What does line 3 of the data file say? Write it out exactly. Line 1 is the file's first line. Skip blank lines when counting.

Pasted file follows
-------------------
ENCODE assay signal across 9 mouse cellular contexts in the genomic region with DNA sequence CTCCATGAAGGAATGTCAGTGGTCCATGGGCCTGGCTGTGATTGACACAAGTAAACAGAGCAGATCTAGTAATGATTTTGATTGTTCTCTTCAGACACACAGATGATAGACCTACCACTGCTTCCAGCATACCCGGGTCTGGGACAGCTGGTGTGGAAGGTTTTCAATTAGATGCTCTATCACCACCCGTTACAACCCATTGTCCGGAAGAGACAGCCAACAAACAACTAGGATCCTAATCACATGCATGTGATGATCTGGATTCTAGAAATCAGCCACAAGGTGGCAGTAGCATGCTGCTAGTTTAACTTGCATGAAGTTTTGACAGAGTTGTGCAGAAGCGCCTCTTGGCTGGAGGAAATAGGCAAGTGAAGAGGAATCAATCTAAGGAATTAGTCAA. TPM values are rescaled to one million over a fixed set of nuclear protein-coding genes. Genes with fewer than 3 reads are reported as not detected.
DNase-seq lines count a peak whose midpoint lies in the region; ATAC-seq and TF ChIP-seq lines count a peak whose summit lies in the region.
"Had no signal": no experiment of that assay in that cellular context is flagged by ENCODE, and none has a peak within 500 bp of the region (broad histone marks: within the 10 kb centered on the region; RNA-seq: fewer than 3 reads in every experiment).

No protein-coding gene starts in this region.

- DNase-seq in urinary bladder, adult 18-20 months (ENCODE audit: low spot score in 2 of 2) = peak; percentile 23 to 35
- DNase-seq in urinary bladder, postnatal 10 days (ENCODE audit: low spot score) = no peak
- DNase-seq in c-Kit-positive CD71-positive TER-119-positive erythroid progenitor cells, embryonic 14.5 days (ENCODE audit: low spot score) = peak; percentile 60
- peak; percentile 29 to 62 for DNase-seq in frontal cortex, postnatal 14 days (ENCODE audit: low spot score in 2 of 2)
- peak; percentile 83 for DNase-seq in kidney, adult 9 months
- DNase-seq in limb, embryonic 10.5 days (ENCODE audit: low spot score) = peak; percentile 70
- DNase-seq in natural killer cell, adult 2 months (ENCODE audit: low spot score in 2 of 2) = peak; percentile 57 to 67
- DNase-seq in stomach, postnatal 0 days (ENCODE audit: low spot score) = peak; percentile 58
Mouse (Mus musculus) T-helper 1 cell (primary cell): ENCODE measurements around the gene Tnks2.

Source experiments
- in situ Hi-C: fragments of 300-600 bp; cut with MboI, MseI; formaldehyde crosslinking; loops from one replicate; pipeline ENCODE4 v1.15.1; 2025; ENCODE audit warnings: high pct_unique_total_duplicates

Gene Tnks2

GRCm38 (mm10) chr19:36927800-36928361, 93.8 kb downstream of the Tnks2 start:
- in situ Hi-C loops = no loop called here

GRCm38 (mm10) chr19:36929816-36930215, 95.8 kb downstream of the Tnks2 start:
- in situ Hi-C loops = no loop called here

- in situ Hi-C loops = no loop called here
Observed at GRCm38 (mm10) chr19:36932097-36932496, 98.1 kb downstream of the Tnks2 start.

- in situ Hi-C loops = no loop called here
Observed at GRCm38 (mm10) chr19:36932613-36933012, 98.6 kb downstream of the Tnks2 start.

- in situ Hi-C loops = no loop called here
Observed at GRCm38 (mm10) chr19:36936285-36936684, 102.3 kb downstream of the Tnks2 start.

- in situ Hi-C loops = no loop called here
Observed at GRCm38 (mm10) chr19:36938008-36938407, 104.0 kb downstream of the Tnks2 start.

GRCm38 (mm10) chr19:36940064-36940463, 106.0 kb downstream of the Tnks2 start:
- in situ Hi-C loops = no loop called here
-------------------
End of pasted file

"Had no signal": no experiment of that assay in that cellular context is flagged by ENCODE, and none has a peak within 500 bp of the region (broad histone marks: within the 10 kb centered on the region; RNA-seq: fewer than 3 reads in every experiment).